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Review
Baltimore Bluesrag

 

"The Three Kings" 

Jeff Golub's guitar is fully tenured in the school of rock, having blazed in the service of Billy Squier (early '80's) and then Rod Stewart (1988-1995). Since going prolifically solo, the cool, controlled burn of contemporary jazz mellowed those strings. Until most recently. The heat's hot again but burning pure blue this time in tribute to The Three Kings: Albert, B.B. and Freddie. Doing so, Golub devotes all the attention to seeing that his Stratocaster's attitude across "Born Under a Bad Sign" remains big, bold, steely and sweeping, as the horns sledgehammer their downbeats. That the bent string finish stop an escalating rush of soloing note properly embodies "Let The Good Times Roll." And that "Have You Ever Loved A Woman" yanks tense and ultimately tenser yet by a high-toned heave. Golub, you see is pure guitaist. This means instumentals like Freddie's "Side Tracted" and his own "In Plain Sight" (co-scorched with Robben Ford's and Sonny Landreth's guest guitars), flame readily and steadily. And also that singing slots open up, which get marvelously filled within the band by the contrasting voices of drummer Josh Dion pleading "Help The Poor" and (surprise!) New Orleans' angular pianist Henry Butler, who craoks out on the three aforementioned. Golub never looks back-"Do You Think I'm Sexy" is so gone, now convincingly replaced by the new, blue mentality of "I'm Tore Down."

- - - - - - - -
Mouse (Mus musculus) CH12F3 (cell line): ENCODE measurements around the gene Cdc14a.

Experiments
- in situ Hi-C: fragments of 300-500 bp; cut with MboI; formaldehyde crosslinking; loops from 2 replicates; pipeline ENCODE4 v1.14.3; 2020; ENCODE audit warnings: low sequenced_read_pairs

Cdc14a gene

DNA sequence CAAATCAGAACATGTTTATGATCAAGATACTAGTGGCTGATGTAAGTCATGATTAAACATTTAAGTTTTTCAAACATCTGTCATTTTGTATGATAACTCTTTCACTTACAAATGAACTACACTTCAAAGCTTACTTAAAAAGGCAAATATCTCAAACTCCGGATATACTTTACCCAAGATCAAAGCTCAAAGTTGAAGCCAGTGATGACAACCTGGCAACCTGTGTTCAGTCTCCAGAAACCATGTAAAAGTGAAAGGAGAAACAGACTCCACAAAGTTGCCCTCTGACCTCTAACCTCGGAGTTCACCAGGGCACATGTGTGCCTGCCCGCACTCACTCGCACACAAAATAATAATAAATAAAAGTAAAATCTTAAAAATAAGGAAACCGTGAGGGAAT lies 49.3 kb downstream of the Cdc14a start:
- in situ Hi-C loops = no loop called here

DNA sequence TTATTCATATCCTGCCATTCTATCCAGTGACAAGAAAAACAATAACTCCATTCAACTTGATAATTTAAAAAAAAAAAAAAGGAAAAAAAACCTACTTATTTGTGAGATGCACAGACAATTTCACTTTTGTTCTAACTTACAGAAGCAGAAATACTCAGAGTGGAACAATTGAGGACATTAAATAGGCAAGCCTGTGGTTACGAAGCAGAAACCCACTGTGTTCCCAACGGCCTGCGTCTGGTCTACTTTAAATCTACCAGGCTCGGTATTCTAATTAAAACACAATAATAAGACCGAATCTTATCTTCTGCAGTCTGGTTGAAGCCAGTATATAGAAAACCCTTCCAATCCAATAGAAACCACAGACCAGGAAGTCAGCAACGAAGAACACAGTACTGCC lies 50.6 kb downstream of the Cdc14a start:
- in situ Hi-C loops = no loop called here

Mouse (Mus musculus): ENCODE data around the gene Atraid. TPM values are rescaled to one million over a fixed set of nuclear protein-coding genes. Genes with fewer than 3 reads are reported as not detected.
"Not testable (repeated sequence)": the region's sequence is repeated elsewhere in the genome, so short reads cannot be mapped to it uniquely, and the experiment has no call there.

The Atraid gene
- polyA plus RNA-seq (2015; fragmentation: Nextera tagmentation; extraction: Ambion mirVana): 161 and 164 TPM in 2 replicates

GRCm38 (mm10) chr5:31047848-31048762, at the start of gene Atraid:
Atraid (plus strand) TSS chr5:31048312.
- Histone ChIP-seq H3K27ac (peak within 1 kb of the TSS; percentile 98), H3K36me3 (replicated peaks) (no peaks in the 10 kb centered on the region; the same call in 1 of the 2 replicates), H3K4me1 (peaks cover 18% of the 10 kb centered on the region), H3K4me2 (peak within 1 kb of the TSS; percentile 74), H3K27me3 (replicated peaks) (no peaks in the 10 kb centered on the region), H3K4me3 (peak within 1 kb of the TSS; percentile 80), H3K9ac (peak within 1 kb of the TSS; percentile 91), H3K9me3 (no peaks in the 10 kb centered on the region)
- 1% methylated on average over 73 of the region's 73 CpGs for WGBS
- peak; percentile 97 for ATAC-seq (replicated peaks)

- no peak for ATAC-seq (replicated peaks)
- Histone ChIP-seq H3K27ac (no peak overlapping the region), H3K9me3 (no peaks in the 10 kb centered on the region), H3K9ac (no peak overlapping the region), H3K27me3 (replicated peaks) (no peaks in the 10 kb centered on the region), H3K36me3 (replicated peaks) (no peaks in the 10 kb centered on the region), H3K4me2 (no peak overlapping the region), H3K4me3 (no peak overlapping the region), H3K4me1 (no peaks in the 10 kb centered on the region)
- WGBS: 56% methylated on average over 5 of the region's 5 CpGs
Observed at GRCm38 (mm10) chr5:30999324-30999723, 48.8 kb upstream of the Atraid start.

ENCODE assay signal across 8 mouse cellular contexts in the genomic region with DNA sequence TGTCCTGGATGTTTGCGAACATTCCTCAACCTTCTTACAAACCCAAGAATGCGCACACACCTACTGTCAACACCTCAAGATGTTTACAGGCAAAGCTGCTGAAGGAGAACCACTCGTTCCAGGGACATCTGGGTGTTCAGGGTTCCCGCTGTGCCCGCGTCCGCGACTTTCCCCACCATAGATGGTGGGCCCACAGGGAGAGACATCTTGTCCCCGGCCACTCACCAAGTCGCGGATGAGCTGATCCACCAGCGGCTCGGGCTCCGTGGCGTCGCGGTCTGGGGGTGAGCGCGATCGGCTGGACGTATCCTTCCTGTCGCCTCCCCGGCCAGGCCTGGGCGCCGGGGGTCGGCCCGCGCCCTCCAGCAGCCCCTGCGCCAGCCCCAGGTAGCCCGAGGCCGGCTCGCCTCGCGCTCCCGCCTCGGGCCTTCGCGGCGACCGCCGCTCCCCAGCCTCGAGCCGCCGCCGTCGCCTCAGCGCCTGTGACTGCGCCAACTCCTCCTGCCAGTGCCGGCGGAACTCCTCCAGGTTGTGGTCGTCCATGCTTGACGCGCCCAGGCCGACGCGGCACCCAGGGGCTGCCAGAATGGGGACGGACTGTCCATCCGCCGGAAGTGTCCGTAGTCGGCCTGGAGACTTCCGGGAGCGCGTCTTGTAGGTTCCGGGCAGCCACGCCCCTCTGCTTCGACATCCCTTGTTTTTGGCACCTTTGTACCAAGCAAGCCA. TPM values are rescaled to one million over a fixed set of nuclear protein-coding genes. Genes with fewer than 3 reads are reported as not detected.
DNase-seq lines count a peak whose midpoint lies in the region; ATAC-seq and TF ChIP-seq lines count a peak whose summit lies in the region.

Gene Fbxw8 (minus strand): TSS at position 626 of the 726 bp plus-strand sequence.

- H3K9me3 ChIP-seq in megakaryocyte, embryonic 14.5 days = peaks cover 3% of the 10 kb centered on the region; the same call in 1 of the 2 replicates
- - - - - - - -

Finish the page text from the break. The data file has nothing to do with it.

Dennis Rozanski


(October - November 2011 Issue)

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